$σ t = − 0.0191 w 2 + 0.6874 w − 2.88$
where $σ t$ is the tensile stress in kPa and $w$ is the humidity content in %.
The equation and the parameters that relate the changes in the tensile strength with humidity will be different for different soils. Equation (73) is valid only for a clay from Barcelona, but the principle is general.
The direction of crack propagation can be taken as perpendicular to the maximum principal tensile stress. Since the soil matrix is discretized by a finite element mesh, the amount of propagation of a crack can be assumed to be equal to the length of the finite element. Cracks represent a change of boundaries because new crack surfaces (new boundaries) appear at each increment, and an appropriate algorithm needs to be implemented in the finite element code. Using this method, crack propagation is modelled as a sequence of temporal boundary-value problems. The discrete growing crack is assumed as a discontinuity. In the real soil, crack propagation occurs independently of a mesh. Failure of the material at the crack process zone is a continuous process. This is a limitation, but the simulation is good enough for certain purposes. In the model and in reality, when a new crack develops, new boundaries appear, and it becomes necessary to change the displacement and suction boundary conditions in the model. Then the geometry of the problem changes and it is necessary to solve the new problem to satisfy the equilibrium and balance conditions when the crack is growing.
At any point in the soil mass where the tensile stress reaches the tensile strength, a crack starts, and it propagates if the tensile strength is reached at the crack tip. Figure 3b shows the classical Griffith fracture criterion for a nonlinear elastic material [59]. This criterion is valid for the macroscopic scale, and when the tensile strength is reached, cracking starts instantaneously. There is no damage nor plastic zone at the crack tip. Despite the limitations of this technique in terms of what happens at the cracking area, it is easily implemented in the context of the finite element method and allows a first approach to cracking. The crack-opening mechanism must be established when the crack initiates and propagates. To simplify the analysis, only Fracture Mode I is taken into consideration in in this approach.

#### Release Node Algorithm

A simple technique to simulate the propagation of a crack in a finite element mesh consists of releasing a node that initially had a displacement boundary condition (Figure 4a) in the case of cracks at the soil–structure interface (e.g., soil in contact with a dam or wall). By releasing the node, after the condition is reached, a new geometric boundary is free to deform, and an elemental crack geometry is added to the model (Figure 4b). In Mode I, a crack propagates following a symmetry line perpendicular to the maximum principal tensile stress. In the case of a crack at the soil–structure interface, only the displacement boundary condition needs to be released. In addition, the new surface in contact with the environment will be subjected to the suction boundary condition and this needs to be added to the model (Figure 4d). In a more general case, when the crack propagation condition is reached on the surface of the soil, the node at the crack tip needs to be split into two nodes (Figure 4f,g) generating two new surfaces and propagating the crack a length equal to the element side $∆ a$. The new node generates a change in the node number list, node coordinates, and element connectivity, and therefore the mesh needs to be updated (this is an elemental re-meshing technique). The forces $F i$ between the elements (or reactions, $R i$, at the boundary) that share the split node become zero after the opening and the system needs to be equilibrated. Some numerical problems can be expected because of the abrupt cancelling of these forces.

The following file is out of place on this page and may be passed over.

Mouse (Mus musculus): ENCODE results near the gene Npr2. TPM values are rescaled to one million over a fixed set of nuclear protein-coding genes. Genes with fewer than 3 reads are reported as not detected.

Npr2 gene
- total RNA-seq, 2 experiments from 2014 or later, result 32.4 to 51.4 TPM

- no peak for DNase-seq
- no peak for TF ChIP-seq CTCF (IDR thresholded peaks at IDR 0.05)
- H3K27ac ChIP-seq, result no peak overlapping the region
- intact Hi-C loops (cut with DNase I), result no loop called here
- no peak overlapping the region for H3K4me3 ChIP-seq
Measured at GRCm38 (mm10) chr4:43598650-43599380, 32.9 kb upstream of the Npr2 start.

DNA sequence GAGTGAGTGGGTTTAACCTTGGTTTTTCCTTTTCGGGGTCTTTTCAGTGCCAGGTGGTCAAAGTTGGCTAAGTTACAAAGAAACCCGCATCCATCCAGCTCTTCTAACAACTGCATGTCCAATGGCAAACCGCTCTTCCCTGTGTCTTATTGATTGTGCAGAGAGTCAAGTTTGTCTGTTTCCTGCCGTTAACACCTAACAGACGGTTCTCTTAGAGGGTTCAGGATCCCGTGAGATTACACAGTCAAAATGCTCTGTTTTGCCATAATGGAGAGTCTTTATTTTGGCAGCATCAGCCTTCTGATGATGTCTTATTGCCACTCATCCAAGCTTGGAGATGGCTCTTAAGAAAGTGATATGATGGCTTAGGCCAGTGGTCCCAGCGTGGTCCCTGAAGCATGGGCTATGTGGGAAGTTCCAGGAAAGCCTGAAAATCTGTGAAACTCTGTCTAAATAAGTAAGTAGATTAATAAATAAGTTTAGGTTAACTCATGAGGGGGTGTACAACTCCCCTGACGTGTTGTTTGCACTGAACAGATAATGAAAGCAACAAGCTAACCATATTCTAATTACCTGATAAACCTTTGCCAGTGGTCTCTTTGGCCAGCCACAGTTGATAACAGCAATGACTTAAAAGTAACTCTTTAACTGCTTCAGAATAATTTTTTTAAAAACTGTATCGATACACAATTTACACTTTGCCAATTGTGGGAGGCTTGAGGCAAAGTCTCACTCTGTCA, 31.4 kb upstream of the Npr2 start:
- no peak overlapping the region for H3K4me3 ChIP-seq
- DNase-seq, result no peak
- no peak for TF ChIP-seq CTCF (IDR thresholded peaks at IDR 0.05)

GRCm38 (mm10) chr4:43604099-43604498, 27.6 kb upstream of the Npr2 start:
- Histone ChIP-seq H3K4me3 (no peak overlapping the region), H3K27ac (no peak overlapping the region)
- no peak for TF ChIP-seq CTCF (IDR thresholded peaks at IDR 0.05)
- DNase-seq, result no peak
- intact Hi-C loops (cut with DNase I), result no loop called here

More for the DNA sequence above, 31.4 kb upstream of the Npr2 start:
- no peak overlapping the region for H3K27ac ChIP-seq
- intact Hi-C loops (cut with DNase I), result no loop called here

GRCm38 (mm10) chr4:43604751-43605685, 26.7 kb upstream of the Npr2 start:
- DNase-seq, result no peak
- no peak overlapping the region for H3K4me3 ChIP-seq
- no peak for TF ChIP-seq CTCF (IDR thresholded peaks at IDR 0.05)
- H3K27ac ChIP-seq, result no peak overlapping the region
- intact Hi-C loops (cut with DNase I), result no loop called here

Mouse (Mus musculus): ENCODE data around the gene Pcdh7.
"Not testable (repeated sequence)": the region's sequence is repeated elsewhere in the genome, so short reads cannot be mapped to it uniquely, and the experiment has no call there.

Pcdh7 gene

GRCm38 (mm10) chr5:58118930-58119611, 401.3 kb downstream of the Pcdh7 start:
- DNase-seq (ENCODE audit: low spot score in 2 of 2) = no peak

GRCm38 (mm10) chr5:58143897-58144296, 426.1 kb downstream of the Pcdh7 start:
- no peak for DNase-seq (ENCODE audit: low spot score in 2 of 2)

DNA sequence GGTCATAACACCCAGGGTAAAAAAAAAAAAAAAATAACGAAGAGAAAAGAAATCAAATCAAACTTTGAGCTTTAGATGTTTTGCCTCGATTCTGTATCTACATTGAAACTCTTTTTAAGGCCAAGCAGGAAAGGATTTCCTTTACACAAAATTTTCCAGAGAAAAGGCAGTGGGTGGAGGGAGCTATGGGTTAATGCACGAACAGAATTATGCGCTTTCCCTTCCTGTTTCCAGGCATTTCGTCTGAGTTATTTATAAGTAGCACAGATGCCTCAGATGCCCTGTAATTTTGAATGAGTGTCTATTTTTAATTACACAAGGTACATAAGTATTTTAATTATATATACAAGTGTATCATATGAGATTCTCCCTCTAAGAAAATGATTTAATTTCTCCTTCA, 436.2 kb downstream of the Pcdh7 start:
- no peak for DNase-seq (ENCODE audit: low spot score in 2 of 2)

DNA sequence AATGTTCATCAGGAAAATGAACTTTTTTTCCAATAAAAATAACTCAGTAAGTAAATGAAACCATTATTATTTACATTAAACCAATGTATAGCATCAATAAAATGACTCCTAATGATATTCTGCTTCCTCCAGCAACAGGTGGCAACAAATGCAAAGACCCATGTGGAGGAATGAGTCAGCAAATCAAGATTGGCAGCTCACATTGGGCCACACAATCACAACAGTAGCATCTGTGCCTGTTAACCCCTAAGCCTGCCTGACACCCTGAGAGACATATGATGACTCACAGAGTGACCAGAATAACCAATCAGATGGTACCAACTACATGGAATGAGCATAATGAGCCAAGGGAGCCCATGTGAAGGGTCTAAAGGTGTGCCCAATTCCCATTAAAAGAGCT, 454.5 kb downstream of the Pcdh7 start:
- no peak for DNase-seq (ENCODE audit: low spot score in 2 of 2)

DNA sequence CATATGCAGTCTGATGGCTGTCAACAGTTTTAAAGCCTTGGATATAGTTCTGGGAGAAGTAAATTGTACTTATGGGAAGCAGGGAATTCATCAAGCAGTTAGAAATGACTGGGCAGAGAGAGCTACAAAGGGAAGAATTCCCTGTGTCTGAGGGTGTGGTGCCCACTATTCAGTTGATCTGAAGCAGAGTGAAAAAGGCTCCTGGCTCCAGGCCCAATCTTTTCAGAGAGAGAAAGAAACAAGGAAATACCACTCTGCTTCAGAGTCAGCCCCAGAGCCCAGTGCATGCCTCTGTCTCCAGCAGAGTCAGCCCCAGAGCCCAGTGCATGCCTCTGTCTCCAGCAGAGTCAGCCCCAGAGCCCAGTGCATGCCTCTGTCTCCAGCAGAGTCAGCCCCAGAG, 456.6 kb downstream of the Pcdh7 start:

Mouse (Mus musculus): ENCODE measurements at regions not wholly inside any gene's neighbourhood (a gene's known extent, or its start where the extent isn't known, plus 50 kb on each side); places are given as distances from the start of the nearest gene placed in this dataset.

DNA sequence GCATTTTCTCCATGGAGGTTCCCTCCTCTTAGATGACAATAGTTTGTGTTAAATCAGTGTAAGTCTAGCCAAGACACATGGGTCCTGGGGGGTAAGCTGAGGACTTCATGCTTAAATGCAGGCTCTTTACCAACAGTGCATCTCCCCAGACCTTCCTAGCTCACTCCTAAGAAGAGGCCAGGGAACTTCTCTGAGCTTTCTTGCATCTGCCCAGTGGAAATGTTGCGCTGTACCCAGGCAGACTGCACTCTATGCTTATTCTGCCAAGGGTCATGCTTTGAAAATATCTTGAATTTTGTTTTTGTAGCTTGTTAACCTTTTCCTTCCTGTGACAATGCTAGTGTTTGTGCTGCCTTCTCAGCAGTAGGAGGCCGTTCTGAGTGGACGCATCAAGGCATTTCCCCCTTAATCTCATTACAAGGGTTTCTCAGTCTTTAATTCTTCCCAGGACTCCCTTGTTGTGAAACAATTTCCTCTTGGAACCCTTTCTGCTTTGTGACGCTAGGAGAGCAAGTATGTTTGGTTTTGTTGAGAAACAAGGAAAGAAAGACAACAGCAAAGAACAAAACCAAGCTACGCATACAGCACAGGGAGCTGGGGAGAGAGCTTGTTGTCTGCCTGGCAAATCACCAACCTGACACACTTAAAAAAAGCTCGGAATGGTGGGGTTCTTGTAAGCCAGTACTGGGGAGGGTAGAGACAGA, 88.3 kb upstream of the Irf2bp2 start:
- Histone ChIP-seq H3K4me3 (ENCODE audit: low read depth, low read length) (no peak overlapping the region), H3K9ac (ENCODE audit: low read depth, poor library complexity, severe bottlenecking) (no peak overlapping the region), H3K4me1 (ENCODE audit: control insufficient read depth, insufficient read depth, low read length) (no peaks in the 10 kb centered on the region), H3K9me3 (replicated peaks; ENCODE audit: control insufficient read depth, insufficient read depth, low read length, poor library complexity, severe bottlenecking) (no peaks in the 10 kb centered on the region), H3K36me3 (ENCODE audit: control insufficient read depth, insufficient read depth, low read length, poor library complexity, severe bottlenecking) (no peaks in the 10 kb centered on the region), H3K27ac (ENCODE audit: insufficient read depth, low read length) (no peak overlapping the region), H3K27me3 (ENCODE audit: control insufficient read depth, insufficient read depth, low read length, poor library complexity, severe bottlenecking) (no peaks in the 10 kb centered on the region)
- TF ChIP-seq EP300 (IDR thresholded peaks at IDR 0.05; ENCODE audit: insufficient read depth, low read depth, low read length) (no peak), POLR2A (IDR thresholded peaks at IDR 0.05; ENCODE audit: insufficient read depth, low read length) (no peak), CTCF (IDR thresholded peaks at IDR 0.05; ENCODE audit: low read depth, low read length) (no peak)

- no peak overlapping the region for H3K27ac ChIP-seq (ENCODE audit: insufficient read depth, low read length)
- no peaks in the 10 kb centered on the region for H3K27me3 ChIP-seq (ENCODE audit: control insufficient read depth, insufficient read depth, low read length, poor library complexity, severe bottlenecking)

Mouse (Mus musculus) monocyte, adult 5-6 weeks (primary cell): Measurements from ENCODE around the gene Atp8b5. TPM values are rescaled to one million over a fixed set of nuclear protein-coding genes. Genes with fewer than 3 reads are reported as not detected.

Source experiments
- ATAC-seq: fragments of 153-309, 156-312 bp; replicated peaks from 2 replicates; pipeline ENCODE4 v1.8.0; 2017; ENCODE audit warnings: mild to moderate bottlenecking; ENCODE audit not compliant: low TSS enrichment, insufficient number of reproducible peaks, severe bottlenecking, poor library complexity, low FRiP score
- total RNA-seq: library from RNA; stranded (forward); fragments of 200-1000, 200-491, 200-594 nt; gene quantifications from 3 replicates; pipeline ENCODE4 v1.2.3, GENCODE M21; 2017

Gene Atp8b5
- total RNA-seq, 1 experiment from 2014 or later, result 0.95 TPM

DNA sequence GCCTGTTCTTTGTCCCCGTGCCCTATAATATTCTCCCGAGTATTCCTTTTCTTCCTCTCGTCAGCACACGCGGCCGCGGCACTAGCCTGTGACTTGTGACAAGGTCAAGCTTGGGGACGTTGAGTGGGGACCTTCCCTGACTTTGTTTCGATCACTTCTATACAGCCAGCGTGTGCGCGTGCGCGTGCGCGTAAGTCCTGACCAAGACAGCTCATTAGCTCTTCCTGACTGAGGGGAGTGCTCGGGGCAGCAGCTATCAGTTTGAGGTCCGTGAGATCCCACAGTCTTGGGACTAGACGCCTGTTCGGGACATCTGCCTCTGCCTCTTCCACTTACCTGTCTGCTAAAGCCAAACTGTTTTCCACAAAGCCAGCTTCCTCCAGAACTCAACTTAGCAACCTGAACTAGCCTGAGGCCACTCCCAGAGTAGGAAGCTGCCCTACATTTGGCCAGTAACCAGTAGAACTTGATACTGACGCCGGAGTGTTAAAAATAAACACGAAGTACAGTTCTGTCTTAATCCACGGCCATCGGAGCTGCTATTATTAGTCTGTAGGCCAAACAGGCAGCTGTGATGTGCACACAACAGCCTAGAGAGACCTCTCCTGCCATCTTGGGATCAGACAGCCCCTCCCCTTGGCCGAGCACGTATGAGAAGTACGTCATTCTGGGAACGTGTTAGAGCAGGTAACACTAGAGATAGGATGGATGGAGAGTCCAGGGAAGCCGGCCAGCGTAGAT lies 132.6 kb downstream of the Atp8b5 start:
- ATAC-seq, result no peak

To avoid numerical instabilities, the unloading process is made gradually in several steps (Figure 4c,g).
The node release algorithm can be explained as follows:
• Fracture criterion is reached at a point in the soil matrix.
• Keep the external loads constant (suction profile for desiccation problems).
• Calculate reactions at the boundary, $R i$, or calculate equivalent forces that keep the split nodes together, $F i$.
• Delete the nodal restriction in the contour or split the nodes in the surface of the soil where the tensile strength was reached.
• Add reaction R at the released node (reaction in the contour) or forces $F$ in the node that was split.
• Reduce the force $R$ or F step by step to zero.
• Add suction on the new surface created by the crack and exposed to the environment.
• Once the model is in equilibrium, check whether the fracture criterion is reached at any other point of the geometry.
• If yes, go to step 3 to initiate again the release node algorithm.
• If no, continue the hydromechanical analysis.